As we know, the concepts of three forms of government have been established since the Antiquity, namely: (a) Monarchy, government of a single person; (b) Aristocracy, government of more than one, but of few; (c) Republic, government in which the people govern in the people’s interest, characterized by periodic election of a Head of State.
Since 1889 Brazil has adopted the Federative Republic as form of government as set forth by Articles 1 and 18 of the Federal Constitution having as its components the Federal Government (Union), the States, Federal District and Municipalities. The fundamental purposes of such legal structure are: to build a free, fair and close-knit and supporting society; to assure national development; eradicate poverty and marginalization; reduce social and regional inequalities, and promote common god with no prejudice of origin, race, gender, color, age and other forms of discrimination (Article Three, CF/1988).
Each Federate State is provided with an International Public Law legal personality with the Union as the federal entity formed by all States, being an internal Public Law legal entity, independent in relation thereto, who shall exercise the Brazilian State sovereignty prerogatives. Federate States, in turn, hold autonomy limited to the jurisdictions determined by the Federal Constitution. Such jurisdictions are based on two pillars: the existence of governmental bodies that do not depend on federal bodies as to selection and investiture, and on the holding of exclusive jurisdictions according to Article 18 to 42 of the Constitution.
The selection and division of these jurisdictions between the Federal Government and the States is the support of the Federal State originating a complex state structure that presents unitary and federative aspects. Unitary if we consider one single population and one single territory which, although divided into States, are subject to the Federal power; and Federative while each State is responsible for the formation of will of federal bodies with application on the respective territories and populations.
The Federative Republic of Brazil presumes the principle of separation of branches and full coexistence thereof: Legislative, Executive and Judiciary, by entrusting each of them with functional specialization and organic independence, resulting in absence of subordination of one power in relation to the other. The legislative function consists in the issue of general rules called laws; the executive function solves the actual problems according to the laws and finally the jurisdictional function corresponds to the application of the law to the actual cases to solve and settle disputes and actions.
In Brazil we also observe that the Judiciary Branch has restricted jurisdiction, the one applying res judicata. Such jurisdiction will be divided into Courts of General Jurisdiction comprising: (i) State Courts; (ii) Small Claims Court and (iii) Federal Courts; and Courts of Special Jurisdiction formed by: (i) Labor Courts; (ii) Military Courts and (iii) Electoral Courts. The jurisdiction will be determined at the time in which the action will be filed being governed according to the case value and matter.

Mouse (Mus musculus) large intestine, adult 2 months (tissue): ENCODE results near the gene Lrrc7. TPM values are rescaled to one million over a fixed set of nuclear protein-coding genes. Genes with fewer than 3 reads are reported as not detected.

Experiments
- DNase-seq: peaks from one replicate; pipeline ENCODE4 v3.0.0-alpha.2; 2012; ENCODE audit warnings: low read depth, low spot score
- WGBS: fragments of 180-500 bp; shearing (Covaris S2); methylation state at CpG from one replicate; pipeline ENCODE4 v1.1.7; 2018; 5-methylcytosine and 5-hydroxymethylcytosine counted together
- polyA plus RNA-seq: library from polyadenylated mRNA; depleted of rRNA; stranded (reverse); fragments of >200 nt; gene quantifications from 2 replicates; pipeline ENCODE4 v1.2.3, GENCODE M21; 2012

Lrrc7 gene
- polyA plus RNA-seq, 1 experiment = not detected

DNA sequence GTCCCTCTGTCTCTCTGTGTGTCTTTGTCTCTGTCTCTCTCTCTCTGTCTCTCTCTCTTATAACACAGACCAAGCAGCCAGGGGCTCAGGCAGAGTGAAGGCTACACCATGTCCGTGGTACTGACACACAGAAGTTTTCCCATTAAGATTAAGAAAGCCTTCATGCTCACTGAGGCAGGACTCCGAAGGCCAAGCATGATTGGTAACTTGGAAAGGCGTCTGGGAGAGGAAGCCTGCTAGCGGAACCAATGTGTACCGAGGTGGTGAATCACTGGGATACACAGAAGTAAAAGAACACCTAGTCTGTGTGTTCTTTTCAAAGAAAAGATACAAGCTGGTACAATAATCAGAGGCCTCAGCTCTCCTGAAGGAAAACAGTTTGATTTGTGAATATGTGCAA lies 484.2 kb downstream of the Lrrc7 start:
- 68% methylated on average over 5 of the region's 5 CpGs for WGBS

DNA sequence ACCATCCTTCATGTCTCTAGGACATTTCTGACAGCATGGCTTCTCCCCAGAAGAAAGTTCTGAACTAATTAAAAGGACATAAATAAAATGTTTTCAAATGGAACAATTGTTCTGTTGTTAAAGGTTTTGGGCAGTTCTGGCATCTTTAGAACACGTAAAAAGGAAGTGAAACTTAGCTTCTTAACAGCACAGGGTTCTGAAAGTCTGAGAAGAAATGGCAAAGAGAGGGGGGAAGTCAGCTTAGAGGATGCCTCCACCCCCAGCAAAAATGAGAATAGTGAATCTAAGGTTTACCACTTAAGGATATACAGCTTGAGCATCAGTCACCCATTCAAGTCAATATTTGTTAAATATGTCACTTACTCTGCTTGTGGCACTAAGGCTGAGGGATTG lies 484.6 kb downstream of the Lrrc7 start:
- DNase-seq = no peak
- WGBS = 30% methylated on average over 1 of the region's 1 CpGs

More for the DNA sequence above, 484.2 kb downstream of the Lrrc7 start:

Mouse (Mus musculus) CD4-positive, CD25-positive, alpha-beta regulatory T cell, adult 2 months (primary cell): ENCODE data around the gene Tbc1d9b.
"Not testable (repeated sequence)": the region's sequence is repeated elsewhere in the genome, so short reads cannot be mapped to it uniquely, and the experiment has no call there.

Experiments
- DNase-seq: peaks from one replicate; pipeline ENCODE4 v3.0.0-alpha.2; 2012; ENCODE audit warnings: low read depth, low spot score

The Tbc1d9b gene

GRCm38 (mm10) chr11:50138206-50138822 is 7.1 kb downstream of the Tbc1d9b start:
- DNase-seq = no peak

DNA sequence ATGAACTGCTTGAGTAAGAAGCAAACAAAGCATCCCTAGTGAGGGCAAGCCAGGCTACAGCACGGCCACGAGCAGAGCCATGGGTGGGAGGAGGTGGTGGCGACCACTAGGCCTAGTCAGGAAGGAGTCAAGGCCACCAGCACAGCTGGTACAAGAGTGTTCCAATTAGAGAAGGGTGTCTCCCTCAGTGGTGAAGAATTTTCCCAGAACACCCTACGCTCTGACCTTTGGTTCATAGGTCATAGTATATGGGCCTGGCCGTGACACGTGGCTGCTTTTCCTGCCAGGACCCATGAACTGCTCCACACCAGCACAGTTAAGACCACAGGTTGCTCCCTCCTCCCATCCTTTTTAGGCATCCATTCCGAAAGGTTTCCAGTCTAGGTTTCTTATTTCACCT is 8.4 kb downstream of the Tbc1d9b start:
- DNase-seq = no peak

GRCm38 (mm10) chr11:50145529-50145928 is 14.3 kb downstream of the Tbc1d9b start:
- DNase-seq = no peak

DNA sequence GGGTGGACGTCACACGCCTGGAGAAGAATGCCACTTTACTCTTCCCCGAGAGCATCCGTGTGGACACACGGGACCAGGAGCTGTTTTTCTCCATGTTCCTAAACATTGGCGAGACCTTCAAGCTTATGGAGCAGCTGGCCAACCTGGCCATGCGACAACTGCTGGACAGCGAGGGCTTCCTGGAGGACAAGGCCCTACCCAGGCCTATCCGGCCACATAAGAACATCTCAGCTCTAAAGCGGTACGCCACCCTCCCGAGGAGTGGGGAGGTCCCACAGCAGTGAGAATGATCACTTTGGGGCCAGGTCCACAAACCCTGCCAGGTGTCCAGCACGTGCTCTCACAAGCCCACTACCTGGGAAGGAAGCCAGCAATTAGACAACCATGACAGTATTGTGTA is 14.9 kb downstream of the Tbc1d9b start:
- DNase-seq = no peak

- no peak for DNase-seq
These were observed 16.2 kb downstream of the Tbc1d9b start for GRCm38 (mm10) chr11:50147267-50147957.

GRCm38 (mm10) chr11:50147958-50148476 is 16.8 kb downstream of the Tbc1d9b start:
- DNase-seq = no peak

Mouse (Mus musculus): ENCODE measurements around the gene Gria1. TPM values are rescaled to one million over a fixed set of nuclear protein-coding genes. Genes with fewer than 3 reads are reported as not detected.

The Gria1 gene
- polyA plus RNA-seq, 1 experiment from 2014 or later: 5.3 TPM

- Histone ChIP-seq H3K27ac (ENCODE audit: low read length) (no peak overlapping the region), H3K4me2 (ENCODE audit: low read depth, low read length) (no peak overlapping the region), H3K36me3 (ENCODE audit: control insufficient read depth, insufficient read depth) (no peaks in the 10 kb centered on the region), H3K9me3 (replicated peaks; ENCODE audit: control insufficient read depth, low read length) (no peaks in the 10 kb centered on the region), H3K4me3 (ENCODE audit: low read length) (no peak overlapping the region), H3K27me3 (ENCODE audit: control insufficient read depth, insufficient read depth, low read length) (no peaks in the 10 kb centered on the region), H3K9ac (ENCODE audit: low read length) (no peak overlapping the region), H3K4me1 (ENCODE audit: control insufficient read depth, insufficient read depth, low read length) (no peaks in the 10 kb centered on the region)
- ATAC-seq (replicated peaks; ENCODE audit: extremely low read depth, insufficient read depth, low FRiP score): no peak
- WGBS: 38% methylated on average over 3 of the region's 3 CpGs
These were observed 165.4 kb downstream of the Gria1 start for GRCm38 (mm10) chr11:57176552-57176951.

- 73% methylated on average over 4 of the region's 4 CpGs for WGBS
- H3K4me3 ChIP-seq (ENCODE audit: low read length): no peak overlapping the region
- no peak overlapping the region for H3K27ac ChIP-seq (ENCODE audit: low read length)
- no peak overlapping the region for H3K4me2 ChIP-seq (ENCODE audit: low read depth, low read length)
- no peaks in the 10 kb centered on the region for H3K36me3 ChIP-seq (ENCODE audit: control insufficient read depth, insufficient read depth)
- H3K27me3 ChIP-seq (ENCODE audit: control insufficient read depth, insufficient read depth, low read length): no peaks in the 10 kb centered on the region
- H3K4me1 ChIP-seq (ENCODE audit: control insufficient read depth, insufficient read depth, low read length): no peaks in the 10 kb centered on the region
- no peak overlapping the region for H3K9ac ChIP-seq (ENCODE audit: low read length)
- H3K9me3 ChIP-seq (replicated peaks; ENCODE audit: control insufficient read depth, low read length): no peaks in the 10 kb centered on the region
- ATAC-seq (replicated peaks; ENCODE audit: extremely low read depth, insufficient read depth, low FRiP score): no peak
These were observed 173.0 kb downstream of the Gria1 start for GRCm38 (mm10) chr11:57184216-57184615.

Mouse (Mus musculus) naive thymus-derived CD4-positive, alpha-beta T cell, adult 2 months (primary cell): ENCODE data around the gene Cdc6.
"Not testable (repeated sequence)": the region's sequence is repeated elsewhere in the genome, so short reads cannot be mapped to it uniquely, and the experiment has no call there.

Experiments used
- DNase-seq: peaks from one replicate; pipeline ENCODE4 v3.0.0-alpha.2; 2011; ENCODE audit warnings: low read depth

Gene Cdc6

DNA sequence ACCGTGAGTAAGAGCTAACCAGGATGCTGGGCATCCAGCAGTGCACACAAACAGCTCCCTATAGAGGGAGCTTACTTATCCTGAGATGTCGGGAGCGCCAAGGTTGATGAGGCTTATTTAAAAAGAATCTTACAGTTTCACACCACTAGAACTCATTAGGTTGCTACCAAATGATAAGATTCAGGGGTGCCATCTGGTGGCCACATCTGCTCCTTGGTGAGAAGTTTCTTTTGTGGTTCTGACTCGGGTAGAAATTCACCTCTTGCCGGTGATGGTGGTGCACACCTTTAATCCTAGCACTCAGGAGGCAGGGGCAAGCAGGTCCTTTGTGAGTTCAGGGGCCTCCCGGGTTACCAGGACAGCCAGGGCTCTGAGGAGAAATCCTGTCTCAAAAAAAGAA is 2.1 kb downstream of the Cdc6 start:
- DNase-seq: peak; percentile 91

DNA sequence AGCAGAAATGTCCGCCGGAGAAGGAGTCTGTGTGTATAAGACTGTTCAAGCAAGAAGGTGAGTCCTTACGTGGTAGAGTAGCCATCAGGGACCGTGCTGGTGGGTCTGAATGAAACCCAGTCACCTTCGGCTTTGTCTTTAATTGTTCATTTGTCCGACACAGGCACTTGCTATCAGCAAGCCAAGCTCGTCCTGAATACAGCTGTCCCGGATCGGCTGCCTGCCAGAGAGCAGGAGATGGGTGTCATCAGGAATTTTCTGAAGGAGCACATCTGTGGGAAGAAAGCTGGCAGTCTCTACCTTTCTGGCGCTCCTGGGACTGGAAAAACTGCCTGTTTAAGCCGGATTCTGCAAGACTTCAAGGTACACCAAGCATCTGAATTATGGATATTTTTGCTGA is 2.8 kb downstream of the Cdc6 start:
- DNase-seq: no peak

The distribution of jurisdiction will be determined by the Federal Constitution in its Articles 108 and 109 on Federal Courts, and the State Courts jurisdiction will be defined by exclusion being responsible for prosecuting and judging all things that are not matters for the Courts of Special Jurisdiction of the Federal Courts.
The branch separation principle applicable to Brazil concerts with Article 16 of the 1789 Declaration of the Rights of Man and the Citizen being also assigned an outstanding position in the Federal Constitution to the extent that it was given status of fundamental principle.
However there are exceptions based on the actual constitutional text, to the principle of separation of branches, consisting in the possibility of one of the established powers delegating attributions to another. Example: adoption by the President of the Republic of provisional measures with force of law and the authorization of delegation of legislative attributions to the President of the Republic (cf. respectively Articles 62 and 68 of the Federal Constitution/1988).
Brazil adopts a codified system or the so-called continental system, that is, the statute, always in its restricted construction, is the major source of the law, with the other sources being considered secondary. Unlike the common law which is the law declared by the judge where the main source of law is the case law or court precedents, with the statute having secondary status.
The Brazilian legal structure is also grounded on the democratic principle of law destined to assure the exercise of social and individual rights, freedom, security, well-being, development, equality and justice as essential values of a free, just and fraternal society. Democracy may be understood as a political regime by the people and for the people: that is, the achievement of social conviviality values where the power is exercised directly or indirectly by the people; through three types of democracy: (i) direct democracy: the people exercises governmental powers by issuing laws; (ii) indirect or representative democracy: where the people grants the government functions to their representatives periodically elected; and (iii) semi-direct democracy with the people’s direct participation in the government functions.
At last we can affirm that the fundamental purposes of the Federative Republic of Brazil – Democratic Rule of Law – aim at overcoming social, regional and economic inequalities in search of the supreme value of justice.
Authors: Ana Tereza Marques Parente, Vanessa Cristina Santiago and Marília de Aguiar Monteiro.
Updated by Enzo Garcia.
Gaia, Silva, Gaede & Associados